Dial test evaluating at 90 and 30 degrees of knee flexion (4)

The third test to review is the external rotation recurvatum test. The patient will be placed in supine position (4). One hand will stabilize the distal thigh and one hand will be lifting the leg by the great toe (4). A positive test is seeing hyperextension of the joint compared to the contralateral side (4).


External rotation recurvatum test (1)

The final test to review is the reverse pivot shift test. The patient will be placed in supine position (4). The knee will first be placed in 90 degrees of flexion (1). Then the tibia is externally rotated and a valgus stress will be applied to the knee and maintaining this stress, the knee will be brought into extension (4).

Reverse pivot shift test (1)

MRIs are typically done to evaluate the posterolateral corner soft tissue structures. 


The posterolateral corner is a complex structure that consists of both primary and secondary stabilizers. The primary stabilizers are the lateral collateral ligament, popliteus tendon, and popliteofemoral ligament. The secondary stabilizers include the posterior collateral ligament, distal portion of the biceps femoris, IT band, and lateral gastrocnemius muscle. Special tests used to diagnose an injury in the posterolateral corner include a reverse pivot shift test, dial test, and external rotation recurvatum test.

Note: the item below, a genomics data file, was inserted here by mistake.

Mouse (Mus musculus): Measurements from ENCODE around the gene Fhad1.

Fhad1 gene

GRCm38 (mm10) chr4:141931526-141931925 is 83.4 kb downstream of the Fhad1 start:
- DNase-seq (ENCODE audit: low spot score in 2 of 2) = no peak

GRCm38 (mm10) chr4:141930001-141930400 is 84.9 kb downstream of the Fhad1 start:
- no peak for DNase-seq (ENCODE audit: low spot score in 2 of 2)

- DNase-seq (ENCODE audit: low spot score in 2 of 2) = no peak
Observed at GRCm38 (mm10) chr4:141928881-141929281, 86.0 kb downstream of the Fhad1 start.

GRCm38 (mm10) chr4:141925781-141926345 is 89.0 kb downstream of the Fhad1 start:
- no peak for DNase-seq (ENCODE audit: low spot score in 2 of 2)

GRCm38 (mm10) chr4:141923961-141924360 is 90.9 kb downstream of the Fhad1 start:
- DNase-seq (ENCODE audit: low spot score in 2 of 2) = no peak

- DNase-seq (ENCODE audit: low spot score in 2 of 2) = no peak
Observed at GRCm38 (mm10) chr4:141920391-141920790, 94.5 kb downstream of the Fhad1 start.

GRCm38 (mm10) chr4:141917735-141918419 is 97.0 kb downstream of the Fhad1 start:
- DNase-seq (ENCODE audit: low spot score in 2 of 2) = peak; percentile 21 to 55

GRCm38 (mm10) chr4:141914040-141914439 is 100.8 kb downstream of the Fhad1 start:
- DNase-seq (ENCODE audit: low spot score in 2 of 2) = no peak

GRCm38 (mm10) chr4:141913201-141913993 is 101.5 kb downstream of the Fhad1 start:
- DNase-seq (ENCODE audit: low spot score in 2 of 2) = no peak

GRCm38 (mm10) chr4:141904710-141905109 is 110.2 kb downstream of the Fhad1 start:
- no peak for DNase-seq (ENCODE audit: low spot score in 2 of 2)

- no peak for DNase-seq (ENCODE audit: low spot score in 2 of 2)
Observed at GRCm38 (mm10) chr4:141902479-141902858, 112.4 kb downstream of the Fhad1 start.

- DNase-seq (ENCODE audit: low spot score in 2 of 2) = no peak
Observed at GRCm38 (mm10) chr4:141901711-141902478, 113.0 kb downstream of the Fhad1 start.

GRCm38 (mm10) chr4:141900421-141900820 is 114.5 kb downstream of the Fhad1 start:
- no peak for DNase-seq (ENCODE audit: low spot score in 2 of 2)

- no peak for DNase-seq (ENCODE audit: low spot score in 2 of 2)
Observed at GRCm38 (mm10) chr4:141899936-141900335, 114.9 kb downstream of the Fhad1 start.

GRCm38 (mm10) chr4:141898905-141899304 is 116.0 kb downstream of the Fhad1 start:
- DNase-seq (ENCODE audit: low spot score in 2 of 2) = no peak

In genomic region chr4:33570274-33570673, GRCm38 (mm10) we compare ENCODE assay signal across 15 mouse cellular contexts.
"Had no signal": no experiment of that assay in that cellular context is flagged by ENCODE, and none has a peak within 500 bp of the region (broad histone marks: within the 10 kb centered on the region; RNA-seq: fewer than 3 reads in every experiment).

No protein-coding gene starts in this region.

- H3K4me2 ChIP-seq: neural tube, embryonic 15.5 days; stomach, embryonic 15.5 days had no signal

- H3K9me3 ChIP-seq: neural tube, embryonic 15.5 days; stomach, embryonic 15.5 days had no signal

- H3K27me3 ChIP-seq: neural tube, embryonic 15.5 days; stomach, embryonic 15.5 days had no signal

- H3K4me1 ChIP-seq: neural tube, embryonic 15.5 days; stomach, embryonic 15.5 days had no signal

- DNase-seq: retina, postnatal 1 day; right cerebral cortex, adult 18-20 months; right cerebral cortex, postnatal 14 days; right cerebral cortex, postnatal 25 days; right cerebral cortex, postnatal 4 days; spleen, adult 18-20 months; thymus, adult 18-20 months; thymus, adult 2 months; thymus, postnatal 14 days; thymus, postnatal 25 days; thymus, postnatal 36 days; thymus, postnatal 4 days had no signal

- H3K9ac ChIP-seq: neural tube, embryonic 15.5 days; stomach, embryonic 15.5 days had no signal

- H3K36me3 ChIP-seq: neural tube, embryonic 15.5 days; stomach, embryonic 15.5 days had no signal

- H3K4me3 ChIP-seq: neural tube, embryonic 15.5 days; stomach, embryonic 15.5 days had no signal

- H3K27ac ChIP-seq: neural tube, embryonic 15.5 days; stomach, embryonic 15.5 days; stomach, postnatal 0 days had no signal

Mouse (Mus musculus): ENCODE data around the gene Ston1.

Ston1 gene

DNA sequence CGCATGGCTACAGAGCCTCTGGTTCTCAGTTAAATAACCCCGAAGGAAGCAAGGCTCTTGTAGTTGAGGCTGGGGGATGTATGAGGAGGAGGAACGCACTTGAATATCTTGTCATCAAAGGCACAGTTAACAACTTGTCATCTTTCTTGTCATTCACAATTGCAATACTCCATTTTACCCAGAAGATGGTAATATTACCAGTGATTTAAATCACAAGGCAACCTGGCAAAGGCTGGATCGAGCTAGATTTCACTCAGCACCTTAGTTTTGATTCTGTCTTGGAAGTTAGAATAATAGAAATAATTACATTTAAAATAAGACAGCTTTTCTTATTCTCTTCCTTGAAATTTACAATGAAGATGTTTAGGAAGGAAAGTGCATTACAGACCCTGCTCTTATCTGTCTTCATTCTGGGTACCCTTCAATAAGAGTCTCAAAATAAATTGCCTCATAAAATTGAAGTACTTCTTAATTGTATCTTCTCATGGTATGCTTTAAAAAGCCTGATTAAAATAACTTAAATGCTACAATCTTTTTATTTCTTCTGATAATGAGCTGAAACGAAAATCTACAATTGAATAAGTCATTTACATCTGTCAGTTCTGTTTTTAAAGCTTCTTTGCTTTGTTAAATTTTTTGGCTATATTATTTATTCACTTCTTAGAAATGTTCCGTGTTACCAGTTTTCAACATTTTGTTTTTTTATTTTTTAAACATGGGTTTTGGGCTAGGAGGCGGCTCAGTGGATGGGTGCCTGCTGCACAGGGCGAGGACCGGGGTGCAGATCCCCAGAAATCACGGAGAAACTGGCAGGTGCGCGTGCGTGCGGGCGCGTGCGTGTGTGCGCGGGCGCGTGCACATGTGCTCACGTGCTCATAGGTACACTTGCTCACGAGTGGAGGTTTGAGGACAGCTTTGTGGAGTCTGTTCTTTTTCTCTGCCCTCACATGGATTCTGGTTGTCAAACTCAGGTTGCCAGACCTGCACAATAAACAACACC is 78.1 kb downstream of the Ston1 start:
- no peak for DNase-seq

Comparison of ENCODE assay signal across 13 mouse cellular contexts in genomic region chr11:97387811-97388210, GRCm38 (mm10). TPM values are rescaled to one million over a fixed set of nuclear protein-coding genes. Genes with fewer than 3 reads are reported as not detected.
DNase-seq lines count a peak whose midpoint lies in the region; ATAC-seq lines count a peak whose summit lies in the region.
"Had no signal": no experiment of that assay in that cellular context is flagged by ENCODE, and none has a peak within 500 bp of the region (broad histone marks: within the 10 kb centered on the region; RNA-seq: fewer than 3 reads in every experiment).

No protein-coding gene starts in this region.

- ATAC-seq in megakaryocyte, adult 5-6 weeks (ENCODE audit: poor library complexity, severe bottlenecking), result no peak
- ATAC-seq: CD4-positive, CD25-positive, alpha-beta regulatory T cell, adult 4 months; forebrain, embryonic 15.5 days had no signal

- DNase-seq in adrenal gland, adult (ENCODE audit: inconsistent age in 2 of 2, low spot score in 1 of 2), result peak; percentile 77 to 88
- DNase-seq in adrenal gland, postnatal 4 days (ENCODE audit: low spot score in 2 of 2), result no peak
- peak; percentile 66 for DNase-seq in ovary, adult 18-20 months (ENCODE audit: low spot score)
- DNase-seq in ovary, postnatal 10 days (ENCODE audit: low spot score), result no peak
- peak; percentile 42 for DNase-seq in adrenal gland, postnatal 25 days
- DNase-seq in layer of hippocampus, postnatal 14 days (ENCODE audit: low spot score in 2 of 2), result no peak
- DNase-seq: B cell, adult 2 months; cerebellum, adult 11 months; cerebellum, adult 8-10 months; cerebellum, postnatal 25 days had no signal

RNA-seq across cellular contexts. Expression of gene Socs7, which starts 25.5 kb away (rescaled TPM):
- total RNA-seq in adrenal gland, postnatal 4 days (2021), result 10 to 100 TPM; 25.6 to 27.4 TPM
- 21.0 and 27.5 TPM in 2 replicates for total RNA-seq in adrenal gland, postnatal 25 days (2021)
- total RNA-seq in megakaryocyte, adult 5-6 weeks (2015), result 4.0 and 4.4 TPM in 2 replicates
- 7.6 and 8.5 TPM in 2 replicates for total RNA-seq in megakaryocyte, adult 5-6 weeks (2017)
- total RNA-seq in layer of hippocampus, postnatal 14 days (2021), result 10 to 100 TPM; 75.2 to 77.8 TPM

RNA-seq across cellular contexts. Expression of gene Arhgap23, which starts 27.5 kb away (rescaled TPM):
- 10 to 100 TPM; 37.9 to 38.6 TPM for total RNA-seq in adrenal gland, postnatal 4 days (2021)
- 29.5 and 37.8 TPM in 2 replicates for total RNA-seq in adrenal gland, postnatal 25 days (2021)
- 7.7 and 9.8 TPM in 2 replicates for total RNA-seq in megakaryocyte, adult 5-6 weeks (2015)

By Gregory Rubin, DO


1)      Swinford, Steven T., et al. “Biomechanics and Physical Examination of the Posteromedial and Posterolateral Knee: State of the Art.” Journal of ISAKOS, vol. 5, no. 6, Nov. 2020, pp. 378–88. ScienceDirect, https://doi.org/10.1136/jisakos-2018-000221.

2)      Porrino, Jack, et al. “An Update and Comprehensive Review of the Posterolateral Corner of the Knee.” Radiologic Clinics of North America, vol. 56, no. 6, Nov. 2018, pp. 935–51. PubMed, https://doi.org/10.1016/j.rcl.2018.06.006.

3)      Stannard, James P., et al. “The Posterolateral Corner of the Knee: Repair versus Reconstruction.” The American Journal of Sports Medicine, vol. 33, no. 6, June 2005, pp. 881–88. PubMed, https://doi.org/10.1177/0363546504271208.

4)      Maniar, Adit R., et al. “Posterolateral Corner of the Knee: An Update on Current Evaluation and Management Strategies.” The Journal of the American Academy of Orthopaedic Surgeons, vol. 32, no. 1, Jan. 2024, pp. e13–23. PubMed, https://doi.org/10.5435/JAAOS-D-23-00278.

5)      Nannaparaju, M., et al. “Posterolateral Corner Injuries: Epidemiology, Anatomy, Biomechanics and Diagnosis.” Injury, vol. 49, no. 6, June 2018, pp. 1024–31. PubMed, https://doi.org/10.1016/j.injury.2017.10.008.

6)      Chahla, Jorge, et al. “Posterolateral Corner of the Knee: Current Concepts.” The Archives of Bone and Joint Surgery, vol. 4, no. 2, Apr. 2016, pp. 97–103.


7)      Shon, Oog-Jin, et al. “Current Concepts of Posterolateral Corner Injuries of the Knee.” Knee Surgery & Related Research, vol. 29, no. 4, Dec. 2017, pp. 256–68. PubMed, https://doi.org/10.5792/ksrr.16.029.